Crime Library: Criminal Minds and Methods

The Providence Mob

Succession of Power

Estes Kefauver, 1956 (CORBIS)
Estes Kefauver,
1956 (CORBIS)

When the Kefauver hearings began in 1950, the old-time leadership in Boston feared the publicity might expose them and their operations. Lombardo ordered all bookmaking operations shut down, or to operate without a central layoff bank and without police protection. During the Kefauver "threat" the bookmakers lost Lombardo's protection service, but gained more freedom to operate. This overreaction to the Kefauver Hearings, which never materialized in Boston, opened the door for Gennaro Angiulo to move in on the gambling operations of the city.

Ilario "Larry" Zannino
Ilario "Larry" Zannino

By the late 1950s, Angiulo was being shaken down regularly by mob heavies in Boston because he was not a made member of the Mafia. Angiulo solved this problem by taking $50,000 down to Patriarca in Providence and promising him an additional $100,000 a year. These payments led to Angiulo becoming a made member of the family without having to "make his bones" as other members were required. The Patriarca-Angiulo relationship was strictly financial. Angiulo was never well liked or respected, but as long as he kept the money flowing into Providence he had the backing and protection of Patriarca.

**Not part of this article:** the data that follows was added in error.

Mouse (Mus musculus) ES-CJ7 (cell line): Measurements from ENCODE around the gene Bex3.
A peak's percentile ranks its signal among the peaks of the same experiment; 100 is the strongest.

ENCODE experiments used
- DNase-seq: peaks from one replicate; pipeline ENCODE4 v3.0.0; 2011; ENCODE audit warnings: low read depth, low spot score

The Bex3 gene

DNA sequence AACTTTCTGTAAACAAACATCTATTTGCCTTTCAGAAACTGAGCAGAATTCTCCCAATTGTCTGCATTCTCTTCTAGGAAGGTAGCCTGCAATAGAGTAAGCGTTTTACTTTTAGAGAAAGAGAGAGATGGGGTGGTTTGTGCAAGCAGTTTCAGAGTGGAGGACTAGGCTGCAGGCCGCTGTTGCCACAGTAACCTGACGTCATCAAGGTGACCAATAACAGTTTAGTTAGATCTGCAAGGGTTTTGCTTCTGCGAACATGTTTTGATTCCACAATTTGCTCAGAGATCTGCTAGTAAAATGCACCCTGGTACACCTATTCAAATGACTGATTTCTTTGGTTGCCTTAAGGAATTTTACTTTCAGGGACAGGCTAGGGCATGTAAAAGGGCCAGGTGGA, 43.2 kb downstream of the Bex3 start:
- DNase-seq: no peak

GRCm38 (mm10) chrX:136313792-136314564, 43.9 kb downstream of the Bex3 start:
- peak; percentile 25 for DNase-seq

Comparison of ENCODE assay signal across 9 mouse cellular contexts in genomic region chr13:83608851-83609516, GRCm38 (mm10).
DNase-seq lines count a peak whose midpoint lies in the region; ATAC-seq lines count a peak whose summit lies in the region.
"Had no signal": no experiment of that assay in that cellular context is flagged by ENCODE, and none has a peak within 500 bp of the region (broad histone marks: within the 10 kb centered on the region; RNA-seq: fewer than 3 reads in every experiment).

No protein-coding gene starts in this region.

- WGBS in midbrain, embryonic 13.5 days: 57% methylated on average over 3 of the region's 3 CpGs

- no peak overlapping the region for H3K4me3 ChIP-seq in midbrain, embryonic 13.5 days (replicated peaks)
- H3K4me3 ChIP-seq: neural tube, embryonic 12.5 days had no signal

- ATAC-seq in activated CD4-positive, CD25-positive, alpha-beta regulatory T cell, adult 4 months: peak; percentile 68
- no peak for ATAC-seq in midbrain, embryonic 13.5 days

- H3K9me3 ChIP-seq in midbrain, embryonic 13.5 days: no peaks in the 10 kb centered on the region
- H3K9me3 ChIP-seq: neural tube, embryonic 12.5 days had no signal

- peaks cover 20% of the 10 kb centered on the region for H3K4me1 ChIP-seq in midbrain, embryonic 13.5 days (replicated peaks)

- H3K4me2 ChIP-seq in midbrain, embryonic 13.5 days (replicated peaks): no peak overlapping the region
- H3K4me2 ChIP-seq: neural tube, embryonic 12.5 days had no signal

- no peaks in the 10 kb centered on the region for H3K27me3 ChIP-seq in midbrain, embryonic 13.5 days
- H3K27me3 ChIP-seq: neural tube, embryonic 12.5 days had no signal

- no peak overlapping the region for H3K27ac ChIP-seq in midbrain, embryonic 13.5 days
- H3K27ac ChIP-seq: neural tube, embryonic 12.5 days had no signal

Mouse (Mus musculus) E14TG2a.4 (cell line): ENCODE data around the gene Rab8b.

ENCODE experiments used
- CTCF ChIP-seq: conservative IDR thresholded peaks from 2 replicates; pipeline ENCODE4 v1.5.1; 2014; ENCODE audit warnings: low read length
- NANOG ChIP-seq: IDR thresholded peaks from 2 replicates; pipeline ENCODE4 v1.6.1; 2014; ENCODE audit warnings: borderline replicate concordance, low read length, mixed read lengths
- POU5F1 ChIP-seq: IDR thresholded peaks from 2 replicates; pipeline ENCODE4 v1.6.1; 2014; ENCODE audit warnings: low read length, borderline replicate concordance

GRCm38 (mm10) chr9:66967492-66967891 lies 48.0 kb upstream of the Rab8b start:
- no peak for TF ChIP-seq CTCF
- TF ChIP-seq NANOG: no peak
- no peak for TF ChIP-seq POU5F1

Gennaro Angiulo
Gennaro Angiulo

This arrangement would hold up for more than two decades. On September 19, 1983, FBI agents arrested Angiulo, three of his brothers and two other associates in a Boston Restaurant. In the wake of Patriarca's death in 1984, Angiulo, although still in jail awaiting trial, was hoping to succeed to the top spot. But it was not to be. Disliked in Providence, Angiulo was demoted to a mere soldier when top lieutenant Ilario "Larry" Zannino threw his support behind the late mob boss's son, Raymond J. "Junior" Patriarca. One Providence police official stated. "If that job had gone to Angiulo, we would have bodies all over the place."

On February 26, 1986, Gennaro Angiulo, two of his brothers and an associate were convicted on the 1983 racketeering charges. Angiulo, who had been in prison since the indictment, was sentenced to 45 years in prison and fined $120,000.

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